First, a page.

Unfortunately, the decaying beauty of this amazing place will be history soon. In about one week, restoration is scheduled to start in some of the buildings, so only one part of the entire area will be left accessible.

This was probably my last visit to the sanatorium at Beelitz-Heilstätten, but who knows...

To check out the full gallery of photos from Beelitz, please visit my website.

Part 1 | Part 2 | Part 3

April 8, 2015

Sanatorium Beelitz-Heilstätten [Revisit] (Part 2)

As I've announced in my last post, I'll be posting a couple of galleries from Beelitz here since there are too many photos to present them all on my blog.
To check out the full gallery, please visit my website.

A couple of days ago, I showed you the beautiful long and vast hallways Beelitz is offering its visitors. Now, here are the stairwells...that are just as beautiful...

Part 1 | Part 2

April 4, 2015

Sanatorium Beelitz-Heilstätten [Revisit]

On our second day of our trip to Berlin in December of last year, my wife and I had planned a hole day of exploring in the abandoned sanatorium at Beelitz-Heilstätten.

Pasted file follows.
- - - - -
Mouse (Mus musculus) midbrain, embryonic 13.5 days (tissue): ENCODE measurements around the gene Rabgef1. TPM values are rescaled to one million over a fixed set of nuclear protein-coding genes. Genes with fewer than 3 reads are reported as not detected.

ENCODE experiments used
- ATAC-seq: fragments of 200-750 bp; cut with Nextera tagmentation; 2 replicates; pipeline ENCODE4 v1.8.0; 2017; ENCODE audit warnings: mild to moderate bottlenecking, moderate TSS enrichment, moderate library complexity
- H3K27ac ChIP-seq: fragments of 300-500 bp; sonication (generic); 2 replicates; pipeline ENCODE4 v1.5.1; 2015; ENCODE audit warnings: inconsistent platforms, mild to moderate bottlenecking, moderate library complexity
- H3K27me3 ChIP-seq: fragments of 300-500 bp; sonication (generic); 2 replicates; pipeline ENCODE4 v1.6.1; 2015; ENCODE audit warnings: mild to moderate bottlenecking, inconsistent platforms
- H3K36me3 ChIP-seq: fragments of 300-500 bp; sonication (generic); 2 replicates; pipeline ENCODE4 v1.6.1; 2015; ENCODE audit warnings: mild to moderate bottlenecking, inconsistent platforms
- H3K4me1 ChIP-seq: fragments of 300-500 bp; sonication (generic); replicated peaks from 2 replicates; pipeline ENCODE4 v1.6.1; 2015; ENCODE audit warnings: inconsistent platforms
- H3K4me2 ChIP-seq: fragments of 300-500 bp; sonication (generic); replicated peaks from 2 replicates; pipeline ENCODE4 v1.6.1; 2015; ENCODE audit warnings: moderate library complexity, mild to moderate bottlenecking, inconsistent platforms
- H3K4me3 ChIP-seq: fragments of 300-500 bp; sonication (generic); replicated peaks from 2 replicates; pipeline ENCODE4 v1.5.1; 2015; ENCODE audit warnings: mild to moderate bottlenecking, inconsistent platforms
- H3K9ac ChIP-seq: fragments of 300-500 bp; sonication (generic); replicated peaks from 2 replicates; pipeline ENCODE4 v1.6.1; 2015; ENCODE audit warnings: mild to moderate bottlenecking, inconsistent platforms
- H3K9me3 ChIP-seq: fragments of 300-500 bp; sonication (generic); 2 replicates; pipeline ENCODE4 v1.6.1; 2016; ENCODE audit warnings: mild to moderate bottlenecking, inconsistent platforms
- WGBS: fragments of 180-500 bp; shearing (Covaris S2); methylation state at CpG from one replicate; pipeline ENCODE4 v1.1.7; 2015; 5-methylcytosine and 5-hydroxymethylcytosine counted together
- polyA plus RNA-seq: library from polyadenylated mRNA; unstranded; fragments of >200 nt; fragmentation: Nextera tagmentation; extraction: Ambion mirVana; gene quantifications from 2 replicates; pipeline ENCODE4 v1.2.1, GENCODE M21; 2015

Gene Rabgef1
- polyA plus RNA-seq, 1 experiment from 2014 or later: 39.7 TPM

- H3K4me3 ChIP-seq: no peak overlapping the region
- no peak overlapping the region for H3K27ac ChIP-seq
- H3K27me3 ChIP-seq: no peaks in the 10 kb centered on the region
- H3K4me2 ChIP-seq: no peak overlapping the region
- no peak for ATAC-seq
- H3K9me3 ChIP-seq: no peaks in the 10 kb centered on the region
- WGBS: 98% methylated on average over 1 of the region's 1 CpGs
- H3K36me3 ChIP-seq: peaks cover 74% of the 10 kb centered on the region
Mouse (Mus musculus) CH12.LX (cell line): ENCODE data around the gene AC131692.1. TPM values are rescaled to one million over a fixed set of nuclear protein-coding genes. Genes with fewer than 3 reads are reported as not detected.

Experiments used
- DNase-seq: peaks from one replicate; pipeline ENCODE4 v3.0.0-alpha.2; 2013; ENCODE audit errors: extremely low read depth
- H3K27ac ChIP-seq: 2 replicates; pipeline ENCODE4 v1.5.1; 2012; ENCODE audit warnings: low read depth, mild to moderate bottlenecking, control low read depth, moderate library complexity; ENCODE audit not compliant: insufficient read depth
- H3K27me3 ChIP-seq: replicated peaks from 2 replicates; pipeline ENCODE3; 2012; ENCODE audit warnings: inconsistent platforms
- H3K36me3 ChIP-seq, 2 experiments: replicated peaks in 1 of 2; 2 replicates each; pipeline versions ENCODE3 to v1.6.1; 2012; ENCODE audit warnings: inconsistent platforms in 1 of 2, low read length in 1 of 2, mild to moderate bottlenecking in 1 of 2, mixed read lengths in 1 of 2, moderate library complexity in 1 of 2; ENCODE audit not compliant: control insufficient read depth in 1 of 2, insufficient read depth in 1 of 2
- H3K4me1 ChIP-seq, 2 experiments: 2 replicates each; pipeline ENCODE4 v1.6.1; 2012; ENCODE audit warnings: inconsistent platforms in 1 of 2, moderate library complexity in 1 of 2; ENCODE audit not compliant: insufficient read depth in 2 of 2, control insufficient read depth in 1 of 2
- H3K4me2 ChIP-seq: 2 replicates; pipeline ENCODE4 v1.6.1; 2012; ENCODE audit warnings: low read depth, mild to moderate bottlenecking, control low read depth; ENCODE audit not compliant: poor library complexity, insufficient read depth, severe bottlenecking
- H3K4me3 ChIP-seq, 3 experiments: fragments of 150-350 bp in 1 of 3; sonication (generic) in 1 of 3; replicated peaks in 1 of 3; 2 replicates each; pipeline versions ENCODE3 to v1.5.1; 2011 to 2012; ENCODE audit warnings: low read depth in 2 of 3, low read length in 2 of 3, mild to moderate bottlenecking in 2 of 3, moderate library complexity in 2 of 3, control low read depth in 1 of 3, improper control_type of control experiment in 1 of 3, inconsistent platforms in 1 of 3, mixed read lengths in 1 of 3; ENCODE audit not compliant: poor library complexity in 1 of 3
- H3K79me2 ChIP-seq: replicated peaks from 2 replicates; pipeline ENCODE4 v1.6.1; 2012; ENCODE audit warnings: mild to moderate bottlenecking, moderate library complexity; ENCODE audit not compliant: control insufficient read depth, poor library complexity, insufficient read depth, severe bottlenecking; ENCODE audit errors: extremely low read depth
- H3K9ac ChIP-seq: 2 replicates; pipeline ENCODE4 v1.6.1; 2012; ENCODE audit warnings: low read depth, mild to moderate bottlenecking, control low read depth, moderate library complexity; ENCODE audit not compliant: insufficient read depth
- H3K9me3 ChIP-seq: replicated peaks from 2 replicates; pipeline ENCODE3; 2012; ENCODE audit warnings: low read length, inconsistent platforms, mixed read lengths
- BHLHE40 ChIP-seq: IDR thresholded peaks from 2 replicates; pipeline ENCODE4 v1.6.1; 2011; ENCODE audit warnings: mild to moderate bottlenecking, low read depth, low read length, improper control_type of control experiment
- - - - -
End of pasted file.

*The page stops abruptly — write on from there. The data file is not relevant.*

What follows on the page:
It had been almost two years since our first visit in January of 2013, so we were really happy to get tickets for a "fotobase" with go2know.
Of course that meant spending a lot of money, and I know that some people are strictly oppposed to this "commercialisation" of the hobby of urban exploration (a sentiment that I am supporting to a certain extent).
To me however, the opportunity of visiting Beelitz one more (and very probably last) time clearly outweighs the commercial aspect - even if you have to "share" the place with a bunch of other photographers.

Anyway, we got up pretty early and were in fact able to spend eight hours in the various buildings (the central bath house, the hospital's butchery, the bakery, the heating plant, the men's sanatorium, the men's lung sanatorium and the central laundry).
Of course, there are way too many photos to share them all here in this blog, so I'll be posting a selection of shots here and if you like, you can head over to my website to check out the rest.

My favorite at Beelitz are the corridors. The hallways of Beelitz are just amazingly beautiful. Wide, spacious and light-flooded they give an impression of life in the sanatorium about 100 years ago.
I can almost see the patients walking to the halls, with doctors and nurses hurrying past them...

Next up: The staircases of Beelitz - stay tuned!